In fact, I was almost 35 years old before I really grasped what that meant.
It didn’t help that I tried to actively hide almost all of the traits that came from being an intuitive. I was empathetic to a fault. Too sensitive. I let my emotions “get the best of me” at inopportune times. Sarcasm and snark were lost on me and teasing people made me uncomfortable. In short, I seemed to be everything that popular culture implied was uncool and nothing about me fit in. I felt like an alien.
So for years I camouflaged myself. I put on my outgoing extroverted mask at the office and social gatherings, and I kept my interests to myself. I learned the art of small talk. I tried to act like someone else and I second-guessed myself at every turn.
But little by little my façade cracked. The first chink in the armor came when I started writing again and all of my old bottled-up emotions came pouring out. And when I got into personality theory and discovered I was an introvert AND an intuitive, the walls really came tumbling down. Finally, I had proof! I wasn’t crazy. I really was different. And not different from being crazy, but different just from really being different. Then I discovered there were other different people out there too—intuitives and introverts and highly sensitive people. Empaths and artists and lightworkers.
If I hadn’t been born into the age of the internet, I might have assumed I was one in a million. Because in real life, I had only met two or three other people like me, ever.
I started lurking around forums and reading blogs written by other creative souls. Then I started my own. When I jumped into Twitter I was astonished how many there were of us, and how easy it was to find each other. I read through profiles smiling and nodding the whole time. Loves animals….Writer of the dark and weird…Eccentric Buddhist…Poet with a soul purpose…Believes in Magic. These were my people!
As I learned more about what it meant to be deeply intuitive person, I realized I was also a deeply intuitive writer.
Another ah-ha! moment.
This is why the rules of writing had never worked for me.
Write every day….Always work from an outline….Characters should have motivations that everyone can understand.
Nope, nope, and nope. I struck out on all of those every single time.
Up until this point I had assumed it was because I wasn’t cut out to be a writer.
I couldn’t have been more wrong.
Through my research on intuitive personalities I discovered a few things about intuitive writers. Most intuitive writers don’t work with a linear method, for one thing. Meaning they usually write in bits and pieces, all over the place, and then join them up later when they have enough information to put together the pattern.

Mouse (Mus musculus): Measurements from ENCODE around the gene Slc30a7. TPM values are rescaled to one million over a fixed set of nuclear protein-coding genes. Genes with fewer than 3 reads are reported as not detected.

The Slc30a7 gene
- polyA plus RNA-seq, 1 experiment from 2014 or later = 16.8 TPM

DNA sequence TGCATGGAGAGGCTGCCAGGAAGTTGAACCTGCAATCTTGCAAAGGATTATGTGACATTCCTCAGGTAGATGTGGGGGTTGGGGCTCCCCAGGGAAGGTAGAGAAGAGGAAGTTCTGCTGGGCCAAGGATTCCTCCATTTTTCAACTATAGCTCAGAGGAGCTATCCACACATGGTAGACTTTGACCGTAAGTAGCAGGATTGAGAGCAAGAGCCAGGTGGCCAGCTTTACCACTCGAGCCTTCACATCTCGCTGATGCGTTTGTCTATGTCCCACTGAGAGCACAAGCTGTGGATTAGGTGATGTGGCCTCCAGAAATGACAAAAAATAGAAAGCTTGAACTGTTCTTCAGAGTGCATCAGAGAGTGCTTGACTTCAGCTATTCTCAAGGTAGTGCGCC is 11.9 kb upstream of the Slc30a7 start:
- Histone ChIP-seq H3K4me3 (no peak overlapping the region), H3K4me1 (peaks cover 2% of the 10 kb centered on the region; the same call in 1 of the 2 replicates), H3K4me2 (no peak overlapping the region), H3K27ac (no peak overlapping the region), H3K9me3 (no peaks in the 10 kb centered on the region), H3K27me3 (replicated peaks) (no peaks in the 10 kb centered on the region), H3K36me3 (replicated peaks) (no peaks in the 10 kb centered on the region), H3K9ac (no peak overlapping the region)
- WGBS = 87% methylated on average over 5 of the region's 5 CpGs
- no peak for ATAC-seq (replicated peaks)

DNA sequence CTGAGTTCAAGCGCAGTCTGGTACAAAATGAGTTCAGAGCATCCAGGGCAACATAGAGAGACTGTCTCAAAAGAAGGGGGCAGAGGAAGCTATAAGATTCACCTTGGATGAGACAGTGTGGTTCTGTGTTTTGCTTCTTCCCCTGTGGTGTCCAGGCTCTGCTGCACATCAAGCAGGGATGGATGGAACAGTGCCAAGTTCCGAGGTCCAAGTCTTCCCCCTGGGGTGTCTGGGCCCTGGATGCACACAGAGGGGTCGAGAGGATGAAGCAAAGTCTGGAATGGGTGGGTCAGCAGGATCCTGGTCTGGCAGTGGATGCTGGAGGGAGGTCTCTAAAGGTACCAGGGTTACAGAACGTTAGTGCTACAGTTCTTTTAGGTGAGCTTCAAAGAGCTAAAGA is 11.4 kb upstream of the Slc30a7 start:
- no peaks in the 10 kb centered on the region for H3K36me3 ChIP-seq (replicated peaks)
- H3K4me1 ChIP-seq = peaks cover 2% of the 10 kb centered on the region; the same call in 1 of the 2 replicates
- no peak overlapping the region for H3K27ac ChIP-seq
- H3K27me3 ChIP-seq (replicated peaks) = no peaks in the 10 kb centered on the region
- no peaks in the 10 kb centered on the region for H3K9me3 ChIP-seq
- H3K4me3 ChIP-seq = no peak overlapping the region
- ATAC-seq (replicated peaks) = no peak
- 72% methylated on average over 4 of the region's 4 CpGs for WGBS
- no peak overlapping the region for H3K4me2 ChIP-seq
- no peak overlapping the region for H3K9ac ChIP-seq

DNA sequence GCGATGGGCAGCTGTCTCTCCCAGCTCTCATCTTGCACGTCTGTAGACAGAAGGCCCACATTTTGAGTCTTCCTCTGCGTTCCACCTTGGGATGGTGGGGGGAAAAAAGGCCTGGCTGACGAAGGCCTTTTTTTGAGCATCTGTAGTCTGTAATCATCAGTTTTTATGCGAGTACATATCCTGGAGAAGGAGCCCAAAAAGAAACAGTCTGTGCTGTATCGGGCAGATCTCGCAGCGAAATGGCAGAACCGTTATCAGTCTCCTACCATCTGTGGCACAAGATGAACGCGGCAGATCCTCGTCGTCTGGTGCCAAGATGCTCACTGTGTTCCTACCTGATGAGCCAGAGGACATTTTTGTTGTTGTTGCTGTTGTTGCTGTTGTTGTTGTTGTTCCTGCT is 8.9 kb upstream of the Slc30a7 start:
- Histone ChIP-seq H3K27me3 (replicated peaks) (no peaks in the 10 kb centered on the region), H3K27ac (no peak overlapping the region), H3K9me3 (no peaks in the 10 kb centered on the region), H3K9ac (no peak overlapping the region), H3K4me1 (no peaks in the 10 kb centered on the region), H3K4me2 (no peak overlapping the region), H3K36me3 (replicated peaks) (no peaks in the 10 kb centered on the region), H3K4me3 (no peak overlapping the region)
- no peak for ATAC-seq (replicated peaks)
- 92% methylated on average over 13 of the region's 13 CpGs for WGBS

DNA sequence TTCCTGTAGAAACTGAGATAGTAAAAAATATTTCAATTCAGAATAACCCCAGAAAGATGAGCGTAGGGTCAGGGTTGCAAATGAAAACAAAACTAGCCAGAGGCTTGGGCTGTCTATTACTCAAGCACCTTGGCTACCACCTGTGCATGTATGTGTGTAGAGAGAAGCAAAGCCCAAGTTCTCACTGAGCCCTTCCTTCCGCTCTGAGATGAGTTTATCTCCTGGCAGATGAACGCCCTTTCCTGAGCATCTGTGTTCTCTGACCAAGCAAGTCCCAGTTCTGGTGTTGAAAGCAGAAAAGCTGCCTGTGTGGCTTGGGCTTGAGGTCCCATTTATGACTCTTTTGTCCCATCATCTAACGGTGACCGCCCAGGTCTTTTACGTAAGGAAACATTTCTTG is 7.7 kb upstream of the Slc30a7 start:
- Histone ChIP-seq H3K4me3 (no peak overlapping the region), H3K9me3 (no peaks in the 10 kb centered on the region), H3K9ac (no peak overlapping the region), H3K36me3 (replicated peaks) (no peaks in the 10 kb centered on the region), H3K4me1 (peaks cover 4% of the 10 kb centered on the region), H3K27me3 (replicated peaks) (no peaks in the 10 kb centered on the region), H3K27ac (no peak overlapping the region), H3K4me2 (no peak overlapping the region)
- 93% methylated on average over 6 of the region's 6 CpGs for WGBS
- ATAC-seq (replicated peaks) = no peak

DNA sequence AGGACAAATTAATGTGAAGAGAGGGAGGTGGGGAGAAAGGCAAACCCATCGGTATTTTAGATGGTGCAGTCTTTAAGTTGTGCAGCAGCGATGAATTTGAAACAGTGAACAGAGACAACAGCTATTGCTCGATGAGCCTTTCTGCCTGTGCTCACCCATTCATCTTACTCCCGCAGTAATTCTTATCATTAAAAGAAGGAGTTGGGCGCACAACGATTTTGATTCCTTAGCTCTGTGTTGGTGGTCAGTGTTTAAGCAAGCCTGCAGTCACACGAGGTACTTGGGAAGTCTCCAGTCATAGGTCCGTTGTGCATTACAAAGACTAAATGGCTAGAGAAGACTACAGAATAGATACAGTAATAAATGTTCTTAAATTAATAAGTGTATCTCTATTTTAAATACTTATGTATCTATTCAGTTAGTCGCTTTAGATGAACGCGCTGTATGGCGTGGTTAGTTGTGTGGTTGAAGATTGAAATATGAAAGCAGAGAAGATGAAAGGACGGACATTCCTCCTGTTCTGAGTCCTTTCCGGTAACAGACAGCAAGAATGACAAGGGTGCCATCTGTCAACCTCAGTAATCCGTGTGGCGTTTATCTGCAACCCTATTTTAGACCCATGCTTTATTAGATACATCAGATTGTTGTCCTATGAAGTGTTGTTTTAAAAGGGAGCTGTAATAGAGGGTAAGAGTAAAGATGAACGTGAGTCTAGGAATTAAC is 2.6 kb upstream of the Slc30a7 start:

Intuitive writers channel material from their subconscious mind, which can’t be pressured into producing by using the “write-every-day-or-you’re-not-a-real-writer” whip.
Instead of pressure, intuitive writers need to use tools that help the information they’re looking for float to the surface of their mind where they can access it directly.
Many intuitive writers also instinctively rebel against goal-setting, schedules, or word counts. And they tend to feel stifled if anyone is looking over their shoulder when they’re up to their elbows in a work-in-progress. This is why they don’t tend to do great in critique groups either.
An intuitive writer is not so much interested in following a rational, point-A-to-point-B plot that provides conventional suspense, characterization, and a satisfying ending for the reader.
The intuitive writer is concerned with exploring the depth of an intuition. Their goal is to reveal a poetic image to the reader through the work.
That doesn’t mean that the stories of intuitive writers don’t have plots, just that they’re not plot-driven.
What does drive the work of intuitive writers is the overall feeling of the work, or the energy suffused throughout the story. Think about William Faulkner, or Cormac McCarthy, or Kafka. Each of these writers submerges the reader, not just into a different world, but into an entirely different consciousness. Things happen, the characters follow their plot, but the plot isn’t the point.
The point is the submersion into a different consciousness.
That’s an intuitive writer at work.
When intuitive writers are first getting started on their path they can become very easily discouraged, and they may give up writing altogether. That’s because most of the writing guides, blogs, and rules they come across just don’t work for them. This is the sort of stuff I work on with people when I coach them. How to build their work using the intuition they already know so well, and how to trust it will lead them to where they need to be.
If you’re interested in learning more about coaching and how it can help you as an intuitive writer, contact me at firstname.lastname@example.org. I do free consultations and much of the time just the consultation itself helps the writer more than they thought possible.
If you’re an intuitive writer, know that you’re not crazy. You’re just different. And different is good.
And if you’re interested in learning more about introverted intuitive writers and how we work check out my book: